CHICAGO — Laundry and linen services continue to learn from and deal with events that have taken place over the past few years.
That includes on-premises laundry (OPL) operations.
American Laundry News reached out to several professionals to find out what’s happening on the OPL side of the industry and communicated with three on-premises laundry representatives.
On the hotel OPL side, John Smith is the chief engineer of the Embassy Suites laundry in Indianapolis.
“It’s a 360-room property,” says Smith. “Every room’s a suite because it’s an Embassy, and we do all the laundry in-house. We don’t send anything out.”
On the healthcare side, Gustavo Guzman is laundry operation director for Community Memorial Healthcare in Ventura, California, a nonprofit, independent health system. Its on-premises laundry has been in operation for more than 55 years.
“We process an average of 2.6 million pounds annually,” shares Guzman. “Our product mix consists of core bed linens, scrubs for doctors and nurses, and EVS towels and mops.
“Our washroom consists of three Milnor 450-pound washers, two CLM 400-pound steam dryers, and two Chicago roll ironer, feeder and folders. We process six days per week and use an exchange cart program to service the CMH system.”
Finally, Eric Meyers brings a consultant’s view to the state of OPL operations. He owns laundromats and is the general manager for the North America trade/OPL segment for Alliance Laundry Systems.
EFFECTS OF THE PAST FEW YEARS
Smith says that his OPL was affected by the supply-chain challenges over the past few years.
“We were getting to the point that we were washing the same sheets that we had on the bed today trying to get them back on the bed for check-in later,” he shares.
“We were getting no shelf life out of the linen at all. It was just really hard to get linen for a while. We never ran into a problem of running out product. We use Ecolab for our soap and never had a problem getting any of the product for that.
“We had to go out and find new sources to get linen. A lot of that has eased, and we now have plenty of par. We run a three-par here at the hotel.”
Smith says that when travel started up again after the pandemic, getting staff was the major challenge.
“We did what we had to do to get staffing,” he says. “We brought back people that had been laid off and some of them didn’t want to work. They were making more to sit at home. With those programs ending, we were able to settle our deficit in employees by bringing them back.”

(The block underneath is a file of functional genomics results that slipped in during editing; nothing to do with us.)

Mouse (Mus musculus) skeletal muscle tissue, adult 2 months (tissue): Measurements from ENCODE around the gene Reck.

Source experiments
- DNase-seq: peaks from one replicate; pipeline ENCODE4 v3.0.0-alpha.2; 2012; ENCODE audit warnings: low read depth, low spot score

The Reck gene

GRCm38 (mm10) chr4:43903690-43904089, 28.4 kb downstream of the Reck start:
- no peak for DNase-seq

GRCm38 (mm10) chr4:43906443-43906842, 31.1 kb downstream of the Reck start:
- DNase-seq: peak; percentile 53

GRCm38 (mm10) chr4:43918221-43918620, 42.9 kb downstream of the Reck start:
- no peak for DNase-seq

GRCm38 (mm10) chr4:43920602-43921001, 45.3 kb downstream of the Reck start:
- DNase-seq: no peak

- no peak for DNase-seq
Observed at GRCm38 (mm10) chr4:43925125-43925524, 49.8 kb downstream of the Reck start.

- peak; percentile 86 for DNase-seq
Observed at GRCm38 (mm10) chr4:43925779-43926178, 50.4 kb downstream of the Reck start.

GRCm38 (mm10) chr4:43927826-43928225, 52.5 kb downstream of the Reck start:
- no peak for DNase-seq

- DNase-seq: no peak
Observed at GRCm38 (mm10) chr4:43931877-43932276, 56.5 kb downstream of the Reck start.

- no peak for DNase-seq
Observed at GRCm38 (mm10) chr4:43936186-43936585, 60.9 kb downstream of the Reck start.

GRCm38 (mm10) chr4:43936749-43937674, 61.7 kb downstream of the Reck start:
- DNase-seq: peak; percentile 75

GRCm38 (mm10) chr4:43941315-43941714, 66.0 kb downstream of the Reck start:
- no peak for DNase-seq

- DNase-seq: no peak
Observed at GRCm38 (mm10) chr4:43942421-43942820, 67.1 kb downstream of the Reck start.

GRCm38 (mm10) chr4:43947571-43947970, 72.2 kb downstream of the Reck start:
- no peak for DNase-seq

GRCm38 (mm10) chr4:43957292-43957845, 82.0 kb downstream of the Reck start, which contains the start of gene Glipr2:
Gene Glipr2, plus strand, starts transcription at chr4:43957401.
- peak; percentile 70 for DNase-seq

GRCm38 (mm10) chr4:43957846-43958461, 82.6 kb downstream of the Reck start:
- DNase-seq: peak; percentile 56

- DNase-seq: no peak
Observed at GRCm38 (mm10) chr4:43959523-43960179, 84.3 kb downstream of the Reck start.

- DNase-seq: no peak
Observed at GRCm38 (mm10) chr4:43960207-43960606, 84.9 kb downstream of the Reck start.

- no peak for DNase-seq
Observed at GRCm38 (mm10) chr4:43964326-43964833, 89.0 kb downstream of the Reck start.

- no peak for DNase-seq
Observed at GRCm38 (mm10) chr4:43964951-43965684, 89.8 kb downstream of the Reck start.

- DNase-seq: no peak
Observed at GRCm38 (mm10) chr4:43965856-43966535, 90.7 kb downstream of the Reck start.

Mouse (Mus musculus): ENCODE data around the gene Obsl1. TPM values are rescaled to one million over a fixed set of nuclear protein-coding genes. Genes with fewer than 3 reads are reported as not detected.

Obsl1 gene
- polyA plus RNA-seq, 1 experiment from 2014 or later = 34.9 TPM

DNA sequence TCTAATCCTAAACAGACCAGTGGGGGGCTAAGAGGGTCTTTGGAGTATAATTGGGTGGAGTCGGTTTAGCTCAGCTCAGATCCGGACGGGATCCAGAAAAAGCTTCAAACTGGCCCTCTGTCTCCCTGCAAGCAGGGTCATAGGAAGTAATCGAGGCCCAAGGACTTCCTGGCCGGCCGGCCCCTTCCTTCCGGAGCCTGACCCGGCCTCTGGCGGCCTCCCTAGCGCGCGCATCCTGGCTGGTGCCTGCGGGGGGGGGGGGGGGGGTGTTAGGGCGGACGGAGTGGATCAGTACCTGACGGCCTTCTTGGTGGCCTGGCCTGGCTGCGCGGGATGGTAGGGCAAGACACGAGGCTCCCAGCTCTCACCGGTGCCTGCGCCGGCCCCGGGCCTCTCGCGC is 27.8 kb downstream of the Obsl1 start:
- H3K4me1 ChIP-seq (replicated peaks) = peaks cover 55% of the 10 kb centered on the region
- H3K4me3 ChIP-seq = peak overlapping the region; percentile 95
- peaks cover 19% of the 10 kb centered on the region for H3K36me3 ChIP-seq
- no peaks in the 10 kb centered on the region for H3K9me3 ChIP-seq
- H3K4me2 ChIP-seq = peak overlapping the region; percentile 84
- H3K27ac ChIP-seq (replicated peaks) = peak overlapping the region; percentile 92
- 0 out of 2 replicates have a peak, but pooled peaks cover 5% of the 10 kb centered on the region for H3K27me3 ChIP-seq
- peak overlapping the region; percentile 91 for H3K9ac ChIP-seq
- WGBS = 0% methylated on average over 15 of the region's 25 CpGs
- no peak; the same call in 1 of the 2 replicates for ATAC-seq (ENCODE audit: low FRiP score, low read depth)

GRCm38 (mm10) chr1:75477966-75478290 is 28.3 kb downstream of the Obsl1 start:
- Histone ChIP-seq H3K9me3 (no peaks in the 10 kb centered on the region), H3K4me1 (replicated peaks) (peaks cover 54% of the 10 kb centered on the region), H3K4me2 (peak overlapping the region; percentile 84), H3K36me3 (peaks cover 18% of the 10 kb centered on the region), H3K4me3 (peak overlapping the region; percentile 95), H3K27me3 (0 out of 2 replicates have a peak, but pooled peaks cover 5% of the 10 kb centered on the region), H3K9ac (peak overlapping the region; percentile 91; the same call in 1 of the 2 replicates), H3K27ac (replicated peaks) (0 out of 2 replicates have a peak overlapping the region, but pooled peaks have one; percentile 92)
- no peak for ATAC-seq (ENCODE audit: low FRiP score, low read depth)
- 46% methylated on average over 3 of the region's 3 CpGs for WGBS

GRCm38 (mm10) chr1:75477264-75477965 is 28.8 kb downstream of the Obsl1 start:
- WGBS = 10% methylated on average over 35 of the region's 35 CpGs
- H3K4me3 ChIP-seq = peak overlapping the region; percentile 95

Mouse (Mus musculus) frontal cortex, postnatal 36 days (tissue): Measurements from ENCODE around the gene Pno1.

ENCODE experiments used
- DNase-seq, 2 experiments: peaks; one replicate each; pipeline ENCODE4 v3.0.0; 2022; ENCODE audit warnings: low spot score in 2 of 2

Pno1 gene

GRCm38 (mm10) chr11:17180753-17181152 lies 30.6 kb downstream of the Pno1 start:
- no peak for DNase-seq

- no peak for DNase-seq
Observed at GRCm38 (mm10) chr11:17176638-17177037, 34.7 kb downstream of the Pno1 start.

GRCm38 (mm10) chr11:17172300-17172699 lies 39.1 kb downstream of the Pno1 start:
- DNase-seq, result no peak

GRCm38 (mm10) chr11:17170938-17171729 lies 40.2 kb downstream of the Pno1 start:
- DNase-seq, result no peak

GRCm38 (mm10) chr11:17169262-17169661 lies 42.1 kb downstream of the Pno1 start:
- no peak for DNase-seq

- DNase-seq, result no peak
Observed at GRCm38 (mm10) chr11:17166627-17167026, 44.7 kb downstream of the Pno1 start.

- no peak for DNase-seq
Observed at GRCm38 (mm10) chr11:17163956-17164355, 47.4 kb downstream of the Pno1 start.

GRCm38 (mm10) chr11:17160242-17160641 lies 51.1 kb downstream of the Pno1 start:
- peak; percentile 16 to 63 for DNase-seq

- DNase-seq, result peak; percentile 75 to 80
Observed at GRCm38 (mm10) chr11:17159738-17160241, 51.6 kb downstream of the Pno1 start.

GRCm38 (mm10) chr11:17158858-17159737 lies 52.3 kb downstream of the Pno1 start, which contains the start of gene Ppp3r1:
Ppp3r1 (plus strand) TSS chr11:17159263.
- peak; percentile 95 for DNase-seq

Then Smith says the hotel’s equipment was failing, and they started replacing it.
“That’s how I hooked up with Yamamoto North America, and he supplied me with the washer we got put in,” he says. “We liked it so well that we’ve replaced all of our washers with that.”
Meyers notes the same issues when he looks at hotel OPLs across the country.
“The pandemic certainly had a negative impact primarily due to the fact that the occupancy rates fell off a cliff when everything was shut down,” he says. “And then, when they started to allow travel to happen, then we ran into, all of the sudden, labor problems.
“The hospitality community in particular has started developing huge labor problems, which, coupled with the lack of occupancy, caused the hotel operators and owners to change their ways.”
Meyers says hotels used to turn their rooms, providing clean sheets and towels, every day. Today, there are notices posted in the rooms that guests must let the hotel know that they want their bed turned over or want more linens or want the room cleaned.
“They really have no intention of doing that during your stay unless you specifically request it, and because of that, it significantly reduces the need for laundering of all the hotel linens and towels, etc.,” he points out.
“That reduces the amount of usage on the laundry equipment. The number of turns per day reduces, which means it reduces the amount of wear and tear, which reduces when it breaks, which reduces when it hits end of life, which means they buy less equipment.”
However, Meyers has seen a significant bounce back in hotel OPL sales because travel has increased greatly across the country.
“That’s surprising to me that it bounced back more than I thought it would, but I think the American people, just when it came time where they were allowed to have a normal life again, they did it with gusto,” he says.
On the healthcare side, Guzman says the pandemic affected his laundry operation, but it was able to properly serve its patients with the core linens.
“Supply-chain issues did affect our daily operations, but once we built up our inventory levels, we were able to cope with patient linen requests,” he shares. “We introduced the yellow isolation gown that overnight became the most requested item for all departments.
“Our textile vendor, Standard Textile, came through with the needed inventory throughout the pandemic with minimal disruption to our supply chain. Overall inflated cost did not hamper our laundry operation as vendors held back any major increases.”
Labor staffing shortages have been a constant battle, Guzman shares, along with the ability to expand the laundry facility due to a lack of available space to grow the footprint of the laundry.
“Steps taken to overcome the labor shortages involved extending the staffing hours adding an optional sixth day for those team members that choose to sign up,” he says. “Overall, our laundry staff kept stepping up to help with any linen deliveries, which helped to maintain a high patient linen fill rate.
“Unlike hospitals that do not have their own OPLs, we were able to expedite increases in linen demands, in most cases on the same day.”
Check back Tuesday for the conclusion with a status report on OPL operations today and what may come.
Have a question or comment? E-mail our editor Matt Poe at [email protected].